Bulmer-Thomas addresses the old conundrum: despite the region's abundance of natural resources and a favorable land-to-labor ratio, why hasn't a single Latin American republic become a developed country, and why are external influences preeminent, after almost two centuries free from colonial rule?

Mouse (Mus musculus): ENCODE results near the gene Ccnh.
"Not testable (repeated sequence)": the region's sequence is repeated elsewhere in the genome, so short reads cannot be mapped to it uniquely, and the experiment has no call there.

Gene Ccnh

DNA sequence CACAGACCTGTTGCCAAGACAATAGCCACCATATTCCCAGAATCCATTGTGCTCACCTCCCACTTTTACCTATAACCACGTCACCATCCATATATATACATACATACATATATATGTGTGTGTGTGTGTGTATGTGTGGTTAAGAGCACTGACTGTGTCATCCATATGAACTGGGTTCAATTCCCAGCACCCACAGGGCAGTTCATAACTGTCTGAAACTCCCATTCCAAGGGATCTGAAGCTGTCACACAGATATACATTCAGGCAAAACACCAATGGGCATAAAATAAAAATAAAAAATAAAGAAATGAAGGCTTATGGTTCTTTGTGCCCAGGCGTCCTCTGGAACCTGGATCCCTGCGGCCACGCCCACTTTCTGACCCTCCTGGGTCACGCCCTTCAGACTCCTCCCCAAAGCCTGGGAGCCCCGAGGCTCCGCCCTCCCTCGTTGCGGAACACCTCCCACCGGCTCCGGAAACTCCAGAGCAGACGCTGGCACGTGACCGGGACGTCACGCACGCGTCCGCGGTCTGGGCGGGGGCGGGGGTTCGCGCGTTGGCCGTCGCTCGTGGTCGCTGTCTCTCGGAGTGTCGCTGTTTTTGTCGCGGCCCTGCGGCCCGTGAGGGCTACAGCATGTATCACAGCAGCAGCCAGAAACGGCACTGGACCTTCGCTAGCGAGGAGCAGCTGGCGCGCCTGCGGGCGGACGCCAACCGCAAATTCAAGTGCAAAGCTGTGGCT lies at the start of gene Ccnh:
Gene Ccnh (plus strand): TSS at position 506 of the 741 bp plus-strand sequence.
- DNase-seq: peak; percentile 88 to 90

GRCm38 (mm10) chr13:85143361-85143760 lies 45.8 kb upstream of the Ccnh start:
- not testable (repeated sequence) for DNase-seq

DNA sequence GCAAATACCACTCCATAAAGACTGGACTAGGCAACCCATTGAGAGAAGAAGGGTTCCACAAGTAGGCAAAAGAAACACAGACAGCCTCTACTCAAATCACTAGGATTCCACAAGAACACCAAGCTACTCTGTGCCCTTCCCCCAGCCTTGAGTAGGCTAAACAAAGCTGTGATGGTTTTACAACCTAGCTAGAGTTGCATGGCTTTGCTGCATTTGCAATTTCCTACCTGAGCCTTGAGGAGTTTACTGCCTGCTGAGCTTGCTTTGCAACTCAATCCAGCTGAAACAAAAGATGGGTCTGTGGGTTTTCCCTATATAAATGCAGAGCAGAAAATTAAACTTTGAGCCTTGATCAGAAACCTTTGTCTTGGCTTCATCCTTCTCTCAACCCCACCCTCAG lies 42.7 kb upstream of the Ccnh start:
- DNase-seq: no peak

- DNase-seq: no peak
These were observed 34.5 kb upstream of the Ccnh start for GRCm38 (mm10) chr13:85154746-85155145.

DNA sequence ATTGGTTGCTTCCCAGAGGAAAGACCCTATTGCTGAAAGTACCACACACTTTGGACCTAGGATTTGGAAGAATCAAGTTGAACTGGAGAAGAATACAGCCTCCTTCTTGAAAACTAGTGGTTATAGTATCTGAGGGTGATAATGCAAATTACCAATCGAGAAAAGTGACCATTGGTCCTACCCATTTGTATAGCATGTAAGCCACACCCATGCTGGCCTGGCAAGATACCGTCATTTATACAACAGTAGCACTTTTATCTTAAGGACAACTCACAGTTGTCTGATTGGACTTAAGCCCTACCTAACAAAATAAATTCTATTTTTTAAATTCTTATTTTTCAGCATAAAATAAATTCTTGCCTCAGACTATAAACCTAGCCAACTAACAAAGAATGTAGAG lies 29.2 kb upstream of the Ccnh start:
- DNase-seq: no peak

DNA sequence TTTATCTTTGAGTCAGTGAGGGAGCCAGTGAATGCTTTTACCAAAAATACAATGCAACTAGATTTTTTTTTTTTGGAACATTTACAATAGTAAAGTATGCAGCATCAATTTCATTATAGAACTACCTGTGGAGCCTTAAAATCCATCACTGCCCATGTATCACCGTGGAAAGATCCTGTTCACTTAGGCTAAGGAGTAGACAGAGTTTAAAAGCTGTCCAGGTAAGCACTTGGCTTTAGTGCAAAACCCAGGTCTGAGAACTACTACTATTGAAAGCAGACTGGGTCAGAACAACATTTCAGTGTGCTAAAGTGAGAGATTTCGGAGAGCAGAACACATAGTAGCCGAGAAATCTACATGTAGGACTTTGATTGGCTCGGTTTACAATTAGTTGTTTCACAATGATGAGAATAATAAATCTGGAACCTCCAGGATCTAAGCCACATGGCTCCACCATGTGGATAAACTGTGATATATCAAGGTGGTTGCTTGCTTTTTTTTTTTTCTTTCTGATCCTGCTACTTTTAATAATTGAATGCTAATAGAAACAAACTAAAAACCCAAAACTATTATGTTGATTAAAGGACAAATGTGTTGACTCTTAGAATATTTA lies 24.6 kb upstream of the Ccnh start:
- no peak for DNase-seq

In an ambitious, clearly written, and impressively documented economic history, Victor Bulmer-Thomas of the University of London examines the successes and failures of export-led growth in the nineteenth century, the withdrawal into inward-looking, import-substitution economics after the Great Depression, and the debt crisis of the 1980s. He concludes with an examination of the current paths toward a new version of export-led growth. He warns that "the transfer of assets to the domestic private sector, whether through alienation of church wealth, expropriation of foreign property, or the privatization of state assets, has never been used to enhance the competitive environment. Instead, new (often family based) conglomerates have emerged to challenge the hegemony of established groups and join the charmed circle with influence and power over state decisions." Thus, for the new phase to succeed where other phases have failed, Bulmer-Thomas believes that it is essential to find a way to "transform rents into technical progress and total factor productivity growth." The book dedication is also worth noting: "For the 30 percent who receive 5 percent--a ray of hope; for the 5 percent who receive 30 percent--a warning."